1 Timothy 3:1-13
New American Bible (Revised Edition)
Qualifications of Various Ministers. 1 [a]This saying is trustworthy:[b] whoever aspires to the office of bishop desires a noble task.(A) 2 Therefore, a bishop must be irreproachable, married only once, temperate, self-controlled, decent, hospitable, able to teach, 3 not a drunkard, not aggressive, but gentle, not contentious, not a lover of money.(B) 4 He must manage his own household well, keeping his children under control with perfect dignity; 5 for if a man does not know how to manage his own household, how can he take care of the church of God? 6 He should not be a recent convert, so that he may not become conceited and thus incur the devil’s punishment.[c] 7 He must also have a good reputation among outsiders, so that he may not fall into disgrace, the devil’s trap.(C)
8 [d]Similarly, deacons must be dignified, not deceitful, not addicted to drink, not greedy for sordid gain, 9 holding fast to the mystery of the faith with a clear conscience. 10 Moreover, they should be tested first; then, if there is nothing against them, let them serve as deacons. 11 Women,[e] similarly, should be dignified, not slanderers, but temperate and faithful in everything.(D) 12 Deacons may be married only once and must manage their children and their households well. 13 Thus those who serve well as deacons gain good standing and much confidence in their faith in Christ Jesus.
The Mystery of Our Religion.[f]Read full chapter
- 3:1–7 The passage begins by commending those who aspire to the office of bishop (episkopos; see note on Phil 1:1) within the community, but this first sentence (1 Tm 3:1) may also imply a warning about the great responsibilities involved. The writer proceeds to list the qualifications required: personal stability and graciousness; talent for teaching (1 Tm 3:2); moderation in habits and temperament (1 Tm 3:3); managerial ability (1 Tm 3:4); and experience in Christian living (1 Tm 3:5–6). Moreover, the candidate’s previous life should provide no grounds for the charge that he did not previously practice what he now preaches. No list of qualifications for presbyters appears in 1 Timothy. The presbyter-bishops here and in Titus (see note on Ti 1:5–9) lack certain functions reserved here for Paul and Timothy.
- 3:1 This saying is trustworthy: the saying introduced is so unlike others after this phrase that some later Western manuscripts read, “This saying is popular.” It is understood by some interpreters as concluding the preceding section (1 Tm 2:8–15). Bishop: literally, “overseer”; see note on Phil 1:1.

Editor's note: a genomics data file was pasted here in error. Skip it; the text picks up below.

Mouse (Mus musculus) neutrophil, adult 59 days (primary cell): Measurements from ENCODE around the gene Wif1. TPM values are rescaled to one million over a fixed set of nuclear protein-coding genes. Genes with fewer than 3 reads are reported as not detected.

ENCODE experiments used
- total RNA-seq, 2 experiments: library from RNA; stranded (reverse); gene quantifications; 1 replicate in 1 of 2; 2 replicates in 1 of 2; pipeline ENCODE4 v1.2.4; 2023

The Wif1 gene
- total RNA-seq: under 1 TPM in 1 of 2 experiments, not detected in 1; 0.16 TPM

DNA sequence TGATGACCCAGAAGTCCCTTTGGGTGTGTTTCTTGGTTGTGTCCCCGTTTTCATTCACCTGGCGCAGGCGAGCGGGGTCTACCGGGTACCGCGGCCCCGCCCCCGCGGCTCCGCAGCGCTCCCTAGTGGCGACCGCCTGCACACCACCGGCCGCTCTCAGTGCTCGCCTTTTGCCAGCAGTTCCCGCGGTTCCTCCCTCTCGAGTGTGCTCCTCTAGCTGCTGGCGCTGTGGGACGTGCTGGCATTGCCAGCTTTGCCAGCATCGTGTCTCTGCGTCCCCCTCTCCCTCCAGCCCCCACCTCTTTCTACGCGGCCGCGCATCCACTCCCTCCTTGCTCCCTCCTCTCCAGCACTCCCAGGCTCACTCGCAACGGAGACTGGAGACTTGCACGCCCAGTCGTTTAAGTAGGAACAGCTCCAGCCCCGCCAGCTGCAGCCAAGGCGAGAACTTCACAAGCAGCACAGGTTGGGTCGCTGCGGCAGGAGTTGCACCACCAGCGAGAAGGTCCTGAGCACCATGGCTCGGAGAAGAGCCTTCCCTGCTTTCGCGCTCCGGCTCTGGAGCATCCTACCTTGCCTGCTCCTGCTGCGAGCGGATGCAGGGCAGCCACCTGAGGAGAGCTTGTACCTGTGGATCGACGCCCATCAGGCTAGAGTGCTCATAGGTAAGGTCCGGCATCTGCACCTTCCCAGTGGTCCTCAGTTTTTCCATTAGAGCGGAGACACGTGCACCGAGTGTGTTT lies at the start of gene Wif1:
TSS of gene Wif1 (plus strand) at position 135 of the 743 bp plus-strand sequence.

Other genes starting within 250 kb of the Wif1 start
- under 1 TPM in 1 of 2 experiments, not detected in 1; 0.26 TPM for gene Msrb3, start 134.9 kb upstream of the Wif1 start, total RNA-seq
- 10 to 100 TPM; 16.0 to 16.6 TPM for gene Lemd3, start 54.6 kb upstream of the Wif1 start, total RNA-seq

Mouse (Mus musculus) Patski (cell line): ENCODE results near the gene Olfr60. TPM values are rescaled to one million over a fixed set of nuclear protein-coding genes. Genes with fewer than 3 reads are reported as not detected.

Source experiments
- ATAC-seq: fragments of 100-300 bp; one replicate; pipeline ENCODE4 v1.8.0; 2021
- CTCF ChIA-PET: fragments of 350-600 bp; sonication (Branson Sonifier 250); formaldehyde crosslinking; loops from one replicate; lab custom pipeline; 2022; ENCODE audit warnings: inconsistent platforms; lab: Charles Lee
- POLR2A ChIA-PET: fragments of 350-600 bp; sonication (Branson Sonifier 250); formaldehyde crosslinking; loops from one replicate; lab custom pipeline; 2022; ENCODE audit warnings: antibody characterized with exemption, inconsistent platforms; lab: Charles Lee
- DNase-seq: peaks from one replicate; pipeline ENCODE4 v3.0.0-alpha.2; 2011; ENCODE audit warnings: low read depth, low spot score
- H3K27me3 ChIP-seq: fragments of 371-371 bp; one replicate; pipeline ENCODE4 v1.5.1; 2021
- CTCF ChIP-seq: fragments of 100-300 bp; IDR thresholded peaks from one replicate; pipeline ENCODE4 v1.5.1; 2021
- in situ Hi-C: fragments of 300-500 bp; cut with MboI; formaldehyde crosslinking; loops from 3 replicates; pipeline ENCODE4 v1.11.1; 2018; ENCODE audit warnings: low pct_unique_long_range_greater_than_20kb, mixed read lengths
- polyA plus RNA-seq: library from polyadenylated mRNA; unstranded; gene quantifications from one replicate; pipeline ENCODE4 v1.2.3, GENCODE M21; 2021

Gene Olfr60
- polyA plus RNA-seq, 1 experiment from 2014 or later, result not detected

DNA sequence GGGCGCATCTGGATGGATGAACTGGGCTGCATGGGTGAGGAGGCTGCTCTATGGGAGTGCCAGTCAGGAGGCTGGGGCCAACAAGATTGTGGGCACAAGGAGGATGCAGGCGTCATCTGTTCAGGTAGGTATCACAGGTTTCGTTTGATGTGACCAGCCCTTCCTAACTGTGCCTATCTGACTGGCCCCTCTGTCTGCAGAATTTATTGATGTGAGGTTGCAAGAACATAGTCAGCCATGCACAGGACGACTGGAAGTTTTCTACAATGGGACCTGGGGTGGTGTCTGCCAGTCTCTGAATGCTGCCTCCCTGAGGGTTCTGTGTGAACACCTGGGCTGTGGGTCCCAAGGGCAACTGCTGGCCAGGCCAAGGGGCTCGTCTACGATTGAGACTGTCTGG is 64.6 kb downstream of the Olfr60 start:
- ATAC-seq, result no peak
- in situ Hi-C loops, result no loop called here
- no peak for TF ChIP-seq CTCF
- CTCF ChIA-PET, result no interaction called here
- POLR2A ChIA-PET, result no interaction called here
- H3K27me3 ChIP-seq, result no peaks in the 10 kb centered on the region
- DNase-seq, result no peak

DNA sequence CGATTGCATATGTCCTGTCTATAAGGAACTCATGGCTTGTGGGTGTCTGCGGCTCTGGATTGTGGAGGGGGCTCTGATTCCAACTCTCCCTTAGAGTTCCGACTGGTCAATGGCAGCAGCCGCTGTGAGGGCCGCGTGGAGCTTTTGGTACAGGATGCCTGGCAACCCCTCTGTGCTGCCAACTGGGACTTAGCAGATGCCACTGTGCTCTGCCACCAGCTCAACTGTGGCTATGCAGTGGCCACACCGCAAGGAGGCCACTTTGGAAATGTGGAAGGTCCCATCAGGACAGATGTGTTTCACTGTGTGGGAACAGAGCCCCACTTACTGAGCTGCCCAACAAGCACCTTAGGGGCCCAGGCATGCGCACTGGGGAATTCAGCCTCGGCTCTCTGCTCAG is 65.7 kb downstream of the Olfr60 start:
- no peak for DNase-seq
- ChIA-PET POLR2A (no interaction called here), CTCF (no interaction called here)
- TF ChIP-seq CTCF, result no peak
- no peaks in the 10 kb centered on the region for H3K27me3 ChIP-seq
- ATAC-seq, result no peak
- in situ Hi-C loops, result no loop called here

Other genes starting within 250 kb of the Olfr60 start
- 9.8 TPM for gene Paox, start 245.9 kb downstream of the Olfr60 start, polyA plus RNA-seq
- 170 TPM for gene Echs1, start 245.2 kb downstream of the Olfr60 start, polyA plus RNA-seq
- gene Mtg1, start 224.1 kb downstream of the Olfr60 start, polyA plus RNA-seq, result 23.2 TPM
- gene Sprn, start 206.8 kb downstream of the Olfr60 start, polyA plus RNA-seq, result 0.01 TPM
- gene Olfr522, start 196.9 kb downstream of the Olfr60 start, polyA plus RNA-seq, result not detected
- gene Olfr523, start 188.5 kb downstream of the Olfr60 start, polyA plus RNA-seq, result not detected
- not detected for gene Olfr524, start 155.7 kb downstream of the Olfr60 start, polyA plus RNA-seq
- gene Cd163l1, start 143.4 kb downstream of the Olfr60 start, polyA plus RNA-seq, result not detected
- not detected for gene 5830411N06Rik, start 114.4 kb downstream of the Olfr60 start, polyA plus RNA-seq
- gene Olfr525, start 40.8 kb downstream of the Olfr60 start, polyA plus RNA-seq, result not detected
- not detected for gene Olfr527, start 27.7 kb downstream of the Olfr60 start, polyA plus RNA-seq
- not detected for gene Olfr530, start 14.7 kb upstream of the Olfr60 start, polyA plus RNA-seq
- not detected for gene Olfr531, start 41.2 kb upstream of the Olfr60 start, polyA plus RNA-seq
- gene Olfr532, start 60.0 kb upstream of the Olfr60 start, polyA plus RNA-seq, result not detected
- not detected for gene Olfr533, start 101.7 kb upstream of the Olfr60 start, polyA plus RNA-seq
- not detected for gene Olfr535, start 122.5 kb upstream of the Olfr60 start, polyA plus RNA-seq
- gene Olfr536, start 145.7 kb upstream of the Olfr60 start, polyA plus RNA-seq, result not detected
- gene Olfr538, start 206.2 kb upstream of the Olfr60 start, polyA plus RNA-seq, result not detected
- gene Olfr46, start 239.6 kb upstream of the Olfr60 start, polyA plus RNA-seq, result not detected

- 3:6 The devil’s punishment: this phrase could mean the punishment once incurred by the devil (objective genitive) or a punishment brought about by the devil (subjective genitive).
- 3:8–13 Deacons, besides possessing the virtue of moderation (1 Tm 3:8), are to be outstanding for their faith (1 Tm 3:9) and well respected within the community (1 Tm 3:10). Women in the same role, although some interpreters take them to mean wives of deacons, must be dignified, temperate, dedicated, and not given to malicious talebearing (1 Tm 3:11). Deacons must have shown stability in marriage and have a good record with their families (1 Tm 3:12), for such experience prepares them well for the exercise of their ministry on behalf of the community (1 Tm 3:13). See further the note on Phil 1:1.
- 3:11 Women: this seems to refer to women deacons but may possibly mean wives of deacons. The former is preferred because the word is used absolutely; if deacons’ wives were meant, a possessive “their” would be expected. Moreover, they are also introduced by the word “similarly,” as in 1 Tm 3:8; this parallel suggests that they too exercised ecclesiastical functions.
- 3:14–16 In case there is some delay in the visit to Timothy at Ephesus planned for the near future, the present letter is being sent on ahead to arm and enlighten him in his task of preserving sound Christian conduct in the Ephesian church. The care he must exercise over this community is required by the profound nature of Christianity. It centers in Christ, appearing in human flesh, vindicated by the holy Spirit; the mystery of his person was revealed to the angels, announced to the Gentiles, and accepted by them in faith. He himself was taken up (through his resurrection and ascension) to the divine glory (1 Tm 3:16). This passage apparently includes part of a liturgical hymn used among the Christian communities in and around Ephesus. It consists of three couplets in typical Hebrew balance: flesh-spirit (contrast), seen-proclaimed (complementary), world-glory (contrast).